From the Worldwide Faith News archives


Date 05 May 1996 07:32:49


                     by Jerry L. Van Marter 
LOUISVILLE, Ky.--A joint evangelism project in the troubled Mexican 
state of Chiapas, co-sponsored by the Presbyterian Church (U.S.A.) 
and the National Presbyterian Church of Mexico, is being hampered 
by the political unrest in the region, according to four PC(USA) 
visitors who have just returned from there. 
     The Rev. Mark Snelling and Dorothy Morales of Westminster 
Presbyterian Church in Yakima, Wash., Jim Carpenter of First 
Presbyterian Church in Yakima and the Rev. Jefferson Ritchie, 
associate for international evangelism in the Worldwide Ministries 
Division in Louisville, returned recently from a week of meetings 
with pastors, lay evangelists and other leaders of the Presbytery 
of Central North Chiapas. 
     "What we found is that the (indigenous) Zoque people are 
responding to the gospel, but very slowly," the group reported.  
The outreach project now includes a half dozen "missions," but 
there is only one indigenous leader, a Zoque lay evangelist. 
     Central North Chiapas Presbytery hopes that the outreach 
program will eventually produce enough churches and indigenous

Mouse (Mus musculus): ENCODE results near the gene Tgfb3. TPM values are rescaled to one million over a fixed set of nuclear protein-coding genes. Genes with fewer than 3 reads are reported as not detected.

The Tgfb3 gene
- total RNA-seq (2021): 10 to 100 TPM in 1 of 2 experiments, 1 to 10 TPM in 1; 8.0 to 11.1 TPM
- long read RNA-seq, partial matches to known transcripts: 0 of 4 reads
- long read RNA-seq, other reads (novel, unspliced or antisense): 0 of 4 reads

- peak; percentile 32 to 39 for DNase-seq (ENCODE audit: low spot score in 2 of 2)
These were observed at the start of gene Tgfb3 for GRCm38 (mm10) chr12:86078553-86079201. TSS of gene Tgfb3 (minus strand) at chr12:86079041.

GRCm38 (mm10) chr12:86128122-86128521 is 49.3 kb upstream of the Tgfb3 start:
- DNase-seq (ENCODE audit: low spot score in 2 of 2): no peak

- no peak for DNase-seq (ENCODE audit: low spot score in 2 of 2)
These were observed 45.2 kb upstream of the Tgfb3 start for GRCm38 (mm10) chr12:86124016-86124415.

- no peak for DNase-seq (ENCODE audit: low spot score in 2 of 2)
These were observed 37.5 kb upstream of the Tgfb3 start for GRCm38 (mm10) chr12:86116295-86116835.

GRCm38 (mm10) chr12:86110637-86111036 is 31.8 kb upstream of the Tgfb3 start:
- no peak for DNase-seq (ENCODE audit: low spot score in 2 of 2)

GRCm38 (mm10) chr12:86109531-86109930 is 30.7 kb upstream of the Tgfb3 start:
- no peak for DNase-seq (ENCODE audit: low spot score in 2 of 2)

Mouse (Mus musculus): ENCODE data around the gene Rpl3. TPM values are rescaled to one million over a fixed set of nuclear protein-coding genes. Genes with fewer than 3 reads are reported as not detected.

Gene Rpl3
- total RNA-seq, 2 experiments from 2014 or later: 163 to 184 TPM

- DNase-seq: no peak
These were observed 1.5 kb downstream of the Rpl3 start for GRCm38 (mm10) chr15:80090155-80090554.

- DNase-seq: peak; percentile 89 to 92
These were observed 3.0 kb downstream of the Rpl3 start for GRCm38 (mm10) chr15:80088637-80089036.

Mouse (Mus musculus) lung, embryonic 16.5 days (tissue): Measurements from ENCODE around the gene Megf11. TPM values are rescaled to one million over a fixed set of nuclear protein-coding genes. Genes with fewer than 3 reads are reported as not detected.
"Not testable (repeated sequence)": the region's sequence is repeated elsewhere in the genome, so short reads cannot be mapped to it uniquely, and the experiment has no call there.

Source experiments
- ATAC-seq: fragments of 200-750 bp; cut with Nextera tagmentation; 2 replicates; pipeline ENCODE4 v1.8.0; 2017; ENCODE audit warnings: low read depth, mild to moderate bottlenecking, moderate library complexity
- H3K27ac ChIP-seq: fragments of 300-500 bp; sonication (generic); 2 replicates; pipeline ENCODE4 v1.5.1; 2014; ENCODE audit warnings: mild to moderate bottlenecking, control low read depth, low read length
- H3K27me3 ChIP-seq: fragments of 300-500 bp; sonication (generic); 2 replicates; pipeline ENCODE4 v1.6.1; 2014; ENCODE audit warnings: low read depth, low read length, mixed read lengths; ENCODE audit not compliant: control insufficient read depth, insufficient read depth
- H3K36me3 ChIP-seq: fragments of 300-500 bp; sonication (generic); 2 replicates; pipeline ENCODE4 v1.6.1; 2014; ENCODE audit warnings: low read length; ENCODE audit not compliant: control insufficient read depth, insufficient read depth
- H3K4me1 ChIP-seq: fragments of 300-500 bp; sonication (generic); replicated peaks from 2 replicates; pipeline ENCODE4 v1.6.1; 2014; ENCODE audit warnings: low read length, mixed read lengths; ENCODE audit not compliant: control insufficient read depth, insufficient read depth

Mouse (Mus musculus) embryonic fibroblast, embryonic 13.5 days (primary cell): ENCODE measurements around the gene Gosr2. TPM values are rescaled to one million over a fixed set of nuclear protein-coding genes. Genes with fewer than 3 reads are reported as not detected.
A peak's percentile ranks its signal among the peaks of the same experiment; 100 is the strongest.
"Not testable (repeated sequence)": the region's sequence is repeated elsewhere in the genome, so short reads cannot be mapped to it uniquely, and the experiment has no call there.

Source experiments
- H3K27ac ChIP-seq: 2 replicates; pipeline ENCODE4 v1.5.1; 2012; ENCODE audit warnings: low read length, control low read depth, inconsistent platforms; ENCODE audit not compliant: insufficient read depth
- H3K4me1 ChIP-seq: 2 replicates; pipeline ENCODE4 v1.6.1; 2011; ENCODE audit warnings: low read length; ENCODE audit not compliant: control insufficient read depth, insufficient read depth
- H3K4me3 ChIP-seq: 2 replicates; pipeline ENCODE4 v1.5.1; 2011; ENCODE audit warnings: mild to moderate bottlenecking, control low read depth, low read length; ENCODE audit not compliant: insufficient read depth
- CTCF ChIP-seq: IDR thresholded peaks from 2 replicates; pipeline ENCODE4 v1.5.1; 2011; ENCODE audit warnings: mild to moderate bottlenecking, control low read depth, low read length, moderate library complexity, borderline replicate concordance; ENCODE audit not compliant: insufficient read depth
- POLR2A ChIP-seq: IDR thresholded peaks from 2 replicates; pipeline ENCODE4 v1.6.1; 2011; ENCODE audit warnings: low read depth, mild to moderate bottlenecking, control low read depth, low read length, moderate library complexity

leaders to form a Zoque Presbytery, as has been done with other 
indigenous groups in Mexico -- Chol, Tzeltal and Tzotzil. 
     But the evangelism effort is greatly complicated by the 
political unrest in the region, the delegation reported.  An armed 
uprising against the Mexican government was launched in January 
1994 by an indigenous group calling itself the Zapatista National 
Liberation Front.  An uneasy truce was in effect during the PC(USA) 
delegation's visit, but violence is commonplace in the region. 
     The only Zoque lay evangelist, Celedonio, told the PC(USA) 
visitors that the Zapatistas told him, "You don't have anything to 
say to us, but if you join us, we may listen to you."  Mexican 
church pastors working in the region said they have been told the 
same thing: "Join us (the Zapatistas) or get out.  Those pastors 
said more than 20,000 Zoques have fled the fighting and unrest to 
nearby Guatemala. 
     A bigger problem than the fighting between government troops 
and the Zapatistas, the PC(USA) delegation was told, is that many 
people are taking advantage of the unrest to steal land and 
property and engage in other lawless activity. 
     Accordingly, the National Presbyterian Women of the National 
Presbyterian Church of Mexico organized a nationwide prayer vigil 
for peace in Chiapas on Jan. 26. 
(information for this story supplied by the Rev. Jefferson Ritchie) 
                             # # #  

For more information contact Presbyterian News Service
  Presbyterian Church (U.S.A.), Louisville, KY 40202
  phone 502-569-5504            fax 502-569-8073  
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